Commentary by Tony Miksanek, M.D., family physician, short-story author, and coeditor, Literature, Arts, and Medicine Database
As a profession, physicians are a remarkable group of writers. What doctors lack in good penmanship is more than compensated for by their skill in penning stories and poems. Their literary accomplishments are even more impressive given a lack of formal training in the art of writing. Only a few physician-authors have MFA degrees. Most medical students do not major in English or literature while in college. Doctors become talented writers the old-fashioned way. They practice. They also teach themselves via voracious reading with attention to style and technique. They occasionally attend writing workshops.
It helps that doctors are immersed in stories. If the business of medicine is taking care of patients, then the currency used in the transaction are the narratives of illness told by patients and received by physicians. Doctors spend a good chunk of their professional lives listening to stories. It’s only natural that doctors would retell versions of these tales or craft their own new ones. All the elements of a story are readily available to any doctor: plot, protagonist, antagonist, setting, dialogue, and theme. Physicians witness struggle – disease, death, and suffering – all the time. Writers call it conflict. Physicians regularly observe cures, acts of heroism, and even miracles. Writers refer to it as denouement. Doctor-writers have oodles of experience to tap from. They have a rich pipeline of poignant images, unforgettable language, colorful characters, and vexing irony in any single day. In addition, physicians get plenty of practice writing and editing office notes, consultations, and histories & physicals.
There is an elite roster of physician-writers for readers to drool over. Anton Chekhov, John Keats, Arthur Conan Doyle, William Carlos Williams, A.J. Cronin, W. Somerset Maugham, and Mikhail Bulgakov are a few names that immediately come to mind. There are also many recognizable physician-writers including Michael Crichton, Robin Cook, and Frank Slaughter who may not get the love (critical acclaim) but certainly get the money (commercial success). There is a sizeable but unquantifiable group of practicing physicians who engage in creative writing without fanfare. These doctors take their writing seriously whether they consider it a hobby, diversion, or passion. I estimate that as many as 4-7 percent of all practicing physicians in the United States are currently working on a poem, story, or novel.
With hectic, unpredictable, and stressful jobs, why do doctors want to write? Given the demands and responsibilities associated with a career in medicine, why do so many physicians make time to write? The short answer is that doctors write for many of the same reasons that non-physicians do: They feel compelled to write. They have something to say. They love words and language. They are excited by the process and gratified by the result. They are inspired.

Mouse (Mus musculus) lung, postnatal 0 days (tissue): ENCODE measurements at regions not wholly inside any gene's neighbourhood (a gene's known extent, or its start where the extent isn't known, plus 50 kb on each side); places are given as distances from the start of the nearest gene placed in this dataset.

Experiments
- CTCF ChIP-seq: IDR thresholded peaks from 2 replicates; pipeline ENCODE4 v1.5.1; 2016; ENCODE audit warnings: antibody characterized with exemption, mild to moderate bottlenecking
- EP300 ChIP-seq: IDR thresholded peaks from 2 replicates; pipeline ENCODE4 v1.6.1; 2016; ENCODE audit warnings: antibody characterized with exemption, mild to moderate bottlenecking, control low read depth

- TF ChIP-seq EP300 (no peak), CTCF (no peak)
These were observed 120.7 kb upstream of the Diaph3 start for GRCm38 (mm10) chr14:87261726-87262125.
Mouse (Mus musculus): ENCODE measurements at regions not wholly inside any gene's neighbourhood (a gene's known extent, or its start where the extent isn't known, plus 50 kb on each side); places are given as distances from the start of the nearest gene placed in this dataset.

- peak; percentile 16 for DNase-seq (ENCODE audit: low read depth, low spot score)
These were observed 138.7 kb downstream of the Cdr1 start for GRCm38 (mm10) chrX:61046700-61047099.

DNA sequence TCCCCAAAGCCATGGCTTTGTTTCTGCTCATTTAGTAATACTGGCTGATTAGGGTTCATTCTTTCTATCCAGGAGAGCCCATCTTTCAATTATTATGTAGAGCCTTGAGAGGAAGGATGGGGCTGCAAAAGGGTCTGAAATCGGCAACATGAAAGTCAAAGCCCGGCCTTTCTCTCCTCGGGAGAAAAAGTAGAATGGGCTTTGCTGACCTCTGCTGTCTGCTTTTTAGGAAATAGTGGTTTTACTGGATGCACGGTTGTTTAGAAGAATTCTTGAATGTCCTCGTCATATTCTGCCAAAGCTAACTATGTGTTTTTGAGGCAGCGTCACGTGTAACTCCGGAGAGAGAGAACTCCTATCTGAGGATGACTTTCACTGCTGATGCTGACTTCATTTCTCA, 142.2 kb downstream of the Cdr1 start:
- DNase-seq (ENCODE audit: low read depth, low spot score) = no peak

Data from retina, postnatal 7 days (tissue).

Here are seven special reasons (ranked from most important to least important) why doctors write:
1. Therapy – Physician heal thyself. Nothing promotes healing like writing a poem or short story or even a single glorious sentence. Writing helps a doctor get things off their chest in a much more productive way than yelling at a nurse, ranting at a patient, or being grouchy at home. Poems and stories written as a form of therapy are easy to spot. They have a confessional quality.
2. Exploration – Doctoring is hard. Creative writing is an opportunity for physicians to make sense of what they do. Stories written for the purpose of searching sometimes have themes that focus on medical ethics and boundary issues.
3. Sharing – Doctors can pass along knowledge and experience by writing in clever and vivid ways. Humor and compassion provoke memorable moments in literature. A perfect example is The House of God by Samuel Shem.
4. Joy – Writing is fun. Okay, maybe not always – rewrites, editing, and the evil “writers’ block.” At some level (the spark that begins the project or reading the finished manuscript), there is euphoria. Would you settle for glee?
5. Honor – Writing allows physicians an opportunity to memorialize patients and colleagues. These literary works feature a fictionalized version of a character or an amalgamation of a few people. Creative writing can immortalize someone. P.S.: Doctor-narrators also reap literary longevity.
6. Atonement – Doctors make mistakes. They sometimes behave badly. They have regrets. Stories and poems can be part of their penance. Think “Brute” by Richard Selzer.
7. Notoriety – Let’s not lie to ourselves. Who among us would not want to be a rich and famous author? I don’t know any doctors who would turn down a Pulitzer Prize, National Book Award, or an appearance on The Oprah Winfrey Show. Good luck with that.
American Journal of Medicine
Interesting blog. We have added a link to your blog on the American Journal of Medicine blog.
Pamela J. Powers, MPH